Today, we finally return to our denim series. The denim portion of this refashion is actually no-sew, so to make it a real Sunday Sew-Day, I've thrown in a bonus refashion for your viewing pleasure.
This was my first ever experiment in bleaching! I would've been nervous if it weren't for the fact that I paid $0 for this 1980s striped denim jacket. It came to me in a huge box of leftovers from a garage sale. It fit great but reminded me a little too much of a pair of striped denim shorts I had as a kid.
I found this tutorial on bleaching denim and thought, "why not?" The tag said 98% cotton, 2% spandex, and I googled the brand - JouJou - and found it's sold at places like Nordstrom and Macy's. I'm not sure this qualifies it as "quality" denim that will withstand bleach, but again, it was free. If it gets destroyed, I won't be that upset. So I gathered my materials - bleach, gloves, and a plastic mop bucket - and I'm working outside to avoid bleach fumes. Also, please note, in the before photo, I am wearing one of my husband's old undershirts and my paintin' pants. We don't want to accidentally bleach anything important. Also note the stitching on this jacket is the standard tan used in a lot of denim products and probably the standard polyester too, so I'm not banking on it bleaching to white, but I'm okay with that too.
Per the tutorial, I dampened my jacket in warm water first.
Then I filled my bucket mostly with warm water and topped it off with bleach. I eyeballed the 3-to-1 ratio since I didn't have a measuring cup I didn't want to use for food ever again. I used a gloved hand to swirl it around and mix it well. Then I added my jacket and gently stirred it around too.
I came back every hour or so at first, to check on the bleaching and stir the jacket around some. The shorts in the tutorial took 31 hours to get completely white, but they started out pretty dark. So I was hoping my lighter denim jacket wouldn't take quite that long.
Sadly, that did not turn out to be the case. I checked on the periodically for two and a half days, and I was still seeing stripes.
My theory is the jacket is outerwear and may have been treated with some chemical to make it more resistant to stains, sun-bleaching, etc, while the shorts used in the tutorial were probably not treated. But I was determined to make this jacket wearable, and again, I had nothing to lose. So I bought another bottle of bleach and mixed up a new solution of 1 part bleach to 1 part water this time. Another 24 hours in the bucket, and I finally had a mostly white jacket! Unfortunately, the bleach left some little white deposits on all the metal buttons and rivets. So I scrubbed them with an old toothbrush and cleaned 'em right up!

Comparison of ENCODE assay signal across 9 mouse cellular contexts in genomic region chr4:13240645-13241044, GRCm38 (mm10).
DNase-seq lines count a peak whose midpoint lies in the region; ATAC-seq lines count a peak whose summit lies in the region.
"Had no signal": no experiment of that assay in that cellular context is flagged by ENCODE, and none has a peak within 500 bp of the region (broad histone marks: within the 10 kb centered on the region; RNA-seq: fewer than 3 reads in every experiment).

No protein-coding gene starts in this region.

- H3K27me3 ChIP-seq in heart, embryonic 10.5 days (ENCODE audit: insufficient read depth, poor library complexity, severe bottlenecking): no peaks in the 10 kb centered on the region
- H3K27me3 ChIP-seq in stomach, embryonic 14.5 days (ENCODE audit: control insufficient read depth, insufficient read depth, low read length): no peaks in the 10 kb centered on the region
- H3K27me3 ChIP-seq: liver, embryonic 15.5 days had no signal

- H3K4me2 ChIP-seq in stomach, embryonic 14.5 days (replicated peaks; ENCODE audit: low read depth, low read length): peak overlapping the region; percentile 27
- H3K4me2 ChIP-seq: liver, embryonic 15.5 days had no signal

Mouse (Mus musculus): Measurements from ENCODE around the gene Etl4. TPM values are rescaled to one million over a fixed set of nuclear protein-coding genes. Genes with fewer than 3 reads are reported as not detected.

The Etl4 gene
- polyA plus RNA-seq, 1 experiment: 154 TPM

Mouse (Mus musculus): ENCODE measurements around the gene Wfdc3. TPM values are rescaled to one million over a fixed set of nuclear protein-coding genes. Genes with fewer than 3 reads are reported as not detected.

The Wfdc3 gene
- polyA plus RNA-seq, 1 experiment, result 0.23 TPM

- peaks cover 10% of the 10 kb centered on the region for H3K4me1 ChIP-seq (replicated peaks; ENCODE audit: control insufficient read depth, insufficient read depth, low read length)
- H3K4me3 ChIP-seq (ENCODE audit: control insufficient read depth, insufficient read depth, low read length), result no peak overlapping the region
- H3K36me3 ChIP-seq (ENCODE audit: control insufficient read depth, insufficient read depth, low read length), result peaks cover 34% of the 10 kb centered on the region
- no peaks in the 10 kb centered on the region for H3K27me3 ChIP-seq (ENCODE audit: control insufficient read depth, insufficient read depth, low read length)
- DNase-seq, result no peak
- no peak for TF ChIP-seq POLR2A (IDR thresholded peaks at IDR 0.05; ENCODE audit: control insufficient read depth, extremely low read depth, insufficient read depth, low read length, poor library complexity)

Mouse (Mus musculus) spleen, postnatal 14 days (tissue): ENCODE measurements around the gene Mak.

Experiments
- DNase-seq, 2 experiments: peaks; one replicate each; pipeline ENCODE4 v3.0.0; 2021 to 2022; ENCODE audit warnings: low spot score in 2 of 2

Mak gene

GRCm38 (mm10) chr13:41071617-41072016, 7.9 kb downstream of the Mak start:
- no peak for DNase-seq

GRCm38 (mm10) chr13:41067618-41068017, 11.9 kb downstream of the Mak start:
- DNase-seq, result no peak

But wait, there's more! Remember, I promised to add some sewing to this Sunday Sew-Day. Check out this $3 jersey dress I found at Goodwill.
It's maybe a smidge too large.
Okay, perhaps it's way too large.
And it's a tad too short as well. I like a maxi to brush the ground as I walk. If I'm not at risk of tripping over it and falling on my face, it's not long enough. But I love the purple and grey stripe. It'll make a fantastic maxi skirt to pair with my new no-longer-striped jacket. First, I chopped off the skirt just below the waistband, and cut pieces for a new waistband from the bust pieces.
The rectangle (which has four layers of fabric under it) is about 6 inches shy of half my hip circumference, but this fabric has plenty of stretch so the skirt will sit comfortably on my hips and not slide downward. I took two of the four rectangles and sewed them together along one long edge with right-sides-facing, using a zig-zag stitch to maintain stretchy-ness. Then I did the same with the other two pieces. Next I unfolded each pair and sewed them together end-to-end and right-sides-facing to form a tube. I used a straight stitch here since stretch didn't matter that much. Folding down one half of the tube will create my double-layer, super-comfy, yoga-esque waistband.
Then I took in the sides of the skirt, 5 inches on each side. I even snipped the laundering tag and reattached it in my new side seam.
Finally, I pinned the inside-out waistband to the right-side-out skirt and sewed all around using a zig-zag again.
Et voilà! The waistband fits perfectly.
The length is spot on.
And just look at that white denim jacket!
As I suspected, the stitching remained tan, and in some places where I hadn't even noticed the stitching before, it was actually a very pale blue and stayed that way.
Not bad for a freebie!